"Never in my 27 yrs of nursing that I cried and cried, scared, hopeless in this time of crisis related to a virus. Flu season is nothing. Just last week, it hits me and my coworkers. The numbers were up, our PPE’s are limited, I have to transfer my patient to ICU. Then ICU capacity maxed out. The ethics committee has to be involved to determine who will get that ICU bed and ventilator. The MedEvac had flown all day in my hospital to bring the intubated patients to the mothership hospital with dwindling ICU beds. My ears hurt from my masks. My face got all these marks too. I’m breathing the same air from my open mouth the whole time. I made sure I eat and drink to nourish my body to survive my 12 hours shift. I yelled at some nurses who recklessly forgot to wear N95 on their COVID patients. I reassure my patients and their family, they cried in panic. I cried secretly in the corner. I have to be strong in front of everybody. I told my fellow nurses we can not quit, that’s why we are nurses, we are special. We can not abandon the sick people. We can not abandon each other. I know we can get infected or worst die. I prayed every day. The last words my patient say to their family before wheeling him to ICU “I love you”, brought tears in my eyes and we all know what that means…" --Mylla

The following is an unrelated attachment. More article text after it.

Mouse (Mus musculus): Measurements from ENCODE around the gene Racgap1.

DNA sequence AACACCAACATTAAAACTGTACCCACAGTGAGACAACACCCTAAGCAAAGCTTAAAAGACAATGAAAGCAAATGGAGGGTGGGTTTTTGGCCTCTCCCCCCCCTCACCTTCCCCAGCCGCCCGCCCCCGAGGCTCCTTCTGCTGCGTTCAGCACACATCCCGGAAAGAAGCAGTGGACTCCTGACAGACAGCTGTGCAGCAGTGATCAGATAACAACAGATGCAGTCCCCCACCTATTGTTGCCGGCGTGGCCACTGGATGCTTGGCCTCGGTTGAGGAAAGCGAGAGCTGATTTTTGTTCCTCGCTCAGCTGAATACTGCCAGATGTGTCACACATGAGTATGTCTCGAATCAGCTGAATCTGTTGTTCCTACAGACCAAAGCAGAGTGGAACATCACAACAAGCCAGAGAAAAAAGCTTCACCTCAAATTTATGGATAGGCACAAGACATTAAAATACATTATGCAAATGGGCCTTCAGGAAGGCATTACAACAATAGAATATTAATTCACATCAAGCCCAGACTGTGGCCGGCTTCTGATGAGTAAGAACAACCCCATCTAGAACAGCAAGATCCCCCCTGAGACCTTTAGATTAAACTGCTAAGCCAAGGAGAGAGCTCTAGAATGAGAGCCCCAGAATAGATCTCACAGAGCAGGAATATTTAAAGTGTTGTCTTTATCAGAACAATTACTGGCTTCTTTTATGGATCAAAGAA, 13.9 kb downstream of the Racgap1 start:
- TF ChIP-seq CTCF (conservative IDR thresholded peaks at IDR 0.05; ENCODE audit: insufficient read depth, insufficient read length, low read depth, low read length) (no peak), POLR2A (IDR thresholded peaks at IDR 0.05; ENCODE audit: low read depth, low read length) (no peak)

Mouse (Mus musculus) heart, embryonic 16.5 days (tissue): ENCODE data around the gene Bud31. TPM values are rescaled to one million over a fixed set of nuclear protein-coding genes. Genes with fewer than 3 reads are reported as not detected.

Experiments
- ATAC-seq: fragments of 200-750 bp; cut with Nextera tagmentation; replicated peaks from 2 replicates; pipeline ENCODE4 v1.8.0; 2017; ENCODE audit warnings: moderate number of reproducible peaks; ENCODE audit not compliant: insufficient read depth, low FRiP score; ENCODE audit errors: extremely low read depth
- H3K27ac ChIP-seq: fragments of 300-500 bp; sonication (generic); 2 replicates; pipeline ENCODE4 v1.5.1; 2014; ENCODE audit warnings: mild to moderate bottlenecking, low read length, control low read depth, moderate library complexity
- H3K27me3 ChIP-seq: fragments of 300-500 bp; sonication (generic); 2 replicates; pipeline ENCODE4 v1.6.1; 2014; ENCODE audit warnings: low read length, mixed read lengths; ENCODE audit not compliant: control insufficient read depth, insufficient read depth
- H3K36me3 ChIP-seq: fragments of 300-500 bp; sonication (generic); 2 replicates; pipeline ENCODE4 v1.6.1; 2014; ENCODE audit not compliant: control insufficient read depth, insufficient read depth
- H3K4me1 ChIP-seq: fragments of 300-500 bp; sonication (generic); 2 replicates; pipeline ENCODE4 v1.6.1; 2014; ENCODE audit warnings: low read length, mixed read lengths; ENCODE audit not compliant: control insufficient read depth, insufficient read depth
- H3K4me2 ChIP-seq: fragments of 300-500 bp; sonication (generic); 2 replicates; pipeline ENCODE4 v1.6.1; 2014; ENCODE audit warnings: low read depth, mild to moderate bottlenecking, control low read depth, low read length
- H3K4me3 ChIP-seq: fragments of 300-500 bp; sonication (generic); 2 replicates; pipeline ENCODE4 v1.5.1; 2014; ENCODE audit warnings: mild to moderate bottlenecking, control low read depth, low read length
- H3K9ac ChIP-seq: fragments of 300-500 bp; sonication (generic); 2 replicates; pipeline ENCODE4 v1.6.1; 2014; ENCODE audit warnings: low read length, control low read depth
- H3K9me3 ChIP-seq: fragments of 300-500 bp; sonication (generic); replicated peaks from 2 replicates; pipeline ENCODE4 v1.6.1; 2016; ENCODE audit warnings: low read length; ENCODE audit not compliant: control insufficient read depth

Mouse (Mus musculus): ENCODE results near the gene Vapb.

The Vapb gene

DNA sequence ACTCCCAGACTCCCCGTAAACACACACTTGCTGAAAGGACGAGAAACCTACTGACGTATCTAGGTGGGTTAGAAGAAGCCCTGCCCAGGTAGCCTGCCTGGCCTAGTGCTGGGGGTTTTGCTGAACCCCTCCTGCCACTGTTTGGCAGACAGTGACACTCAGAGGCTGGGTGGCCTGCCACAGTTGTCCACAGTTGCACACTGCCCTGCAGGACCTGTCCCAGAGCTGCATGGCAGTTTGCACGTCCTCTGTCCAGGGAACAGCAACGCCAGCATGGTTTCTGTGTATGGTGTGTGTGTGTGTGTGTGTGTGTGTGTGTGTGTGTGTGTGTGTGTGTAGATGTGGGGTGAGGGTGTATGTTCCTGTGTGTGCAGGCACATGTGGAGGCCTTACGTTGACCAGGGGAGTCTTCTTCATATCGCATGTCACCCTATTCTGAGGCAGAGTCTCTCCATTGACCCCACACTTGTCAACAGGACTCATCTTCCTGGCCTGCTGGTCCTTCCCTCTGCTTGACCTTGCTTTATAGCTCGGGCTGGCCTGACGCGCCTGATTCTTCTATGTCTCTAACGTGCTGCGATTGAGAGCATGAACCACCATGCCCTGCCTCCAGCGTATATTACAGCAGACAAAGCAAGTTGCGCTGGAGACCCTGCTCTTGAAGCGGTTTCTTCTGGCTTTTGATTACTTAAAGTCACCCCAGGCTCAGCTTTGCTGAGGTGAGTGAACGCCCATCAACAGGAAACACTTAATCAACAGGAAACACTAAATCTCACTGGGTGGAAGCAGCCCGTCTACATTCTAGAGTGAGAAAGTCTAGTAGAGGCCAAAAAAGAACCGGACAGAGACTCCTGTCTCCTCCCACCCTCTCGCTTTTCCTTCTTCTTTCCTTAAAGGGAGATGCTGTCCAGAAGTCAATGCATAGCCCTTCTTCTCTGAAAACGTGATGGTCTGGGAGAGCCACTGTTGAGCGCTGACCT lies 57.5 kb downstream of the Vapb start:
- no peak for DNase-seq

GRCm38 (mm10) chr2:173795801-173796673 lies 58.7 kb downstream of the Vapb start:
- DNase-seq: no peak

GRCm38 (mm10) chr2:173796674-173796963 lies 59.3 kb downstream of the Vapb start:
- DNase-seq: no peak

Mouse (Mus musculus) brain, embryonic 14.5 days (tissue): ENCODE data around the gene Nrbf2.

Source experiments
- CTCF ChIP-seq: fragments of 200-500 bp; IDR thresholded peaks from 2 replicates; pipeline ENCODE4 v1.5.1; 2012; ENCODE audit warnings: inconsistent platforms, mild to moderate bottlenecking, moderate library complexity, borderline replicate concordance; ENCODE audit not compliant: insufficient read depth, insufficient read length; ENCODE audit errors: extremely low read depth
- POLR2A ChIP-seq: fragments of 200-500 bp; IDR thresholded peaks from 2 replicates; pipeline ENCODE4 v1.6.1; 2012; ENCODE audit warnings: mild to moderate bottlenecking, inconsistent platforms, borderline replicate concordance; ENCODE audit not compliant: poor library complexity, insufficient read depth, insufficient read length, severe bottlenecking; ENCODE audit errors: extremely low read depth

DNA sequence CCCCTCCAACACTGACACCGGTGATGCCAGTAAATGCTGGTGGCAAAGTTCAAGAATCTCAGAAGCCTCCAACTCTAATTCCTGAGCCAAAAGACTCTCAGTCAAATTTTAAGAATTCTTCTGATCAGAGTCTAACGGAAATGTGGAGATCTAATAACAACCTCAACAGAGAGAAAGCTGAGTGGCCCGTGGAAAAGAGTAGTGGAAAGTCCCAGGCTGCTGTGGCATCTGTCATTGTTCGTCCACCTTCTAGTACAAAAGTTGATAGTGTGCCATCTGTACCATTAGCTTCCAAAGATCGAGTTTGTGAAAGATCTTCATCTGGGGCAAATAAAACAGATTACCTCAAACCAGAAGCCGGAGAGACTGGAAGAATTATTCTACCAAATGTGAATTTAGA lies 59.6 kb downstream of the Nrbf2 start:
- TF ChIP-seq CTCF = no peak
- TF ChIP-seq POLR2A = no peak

"Hundreds of daffodils bloomed in my front yard 3 weeks ago and still stand! Very unusual! They are a month early and have never lasted this long. Everyone is out walking and enjoys them. God has a plan. Always." --Debbie



"Just a little tip. Wipe down your groceries before u put them in your vehicle in your own bags. Double bag fruits veggies etc. and discard outer bag. Wipe hand area of inside bag and tie shut. Sanitize you’re hands. Once home , place veggies, fruit etc straight into sink. Leave plastic /paper bags outside in recycle bin. Wash your hands again after washing stuff in sink!" --Nancy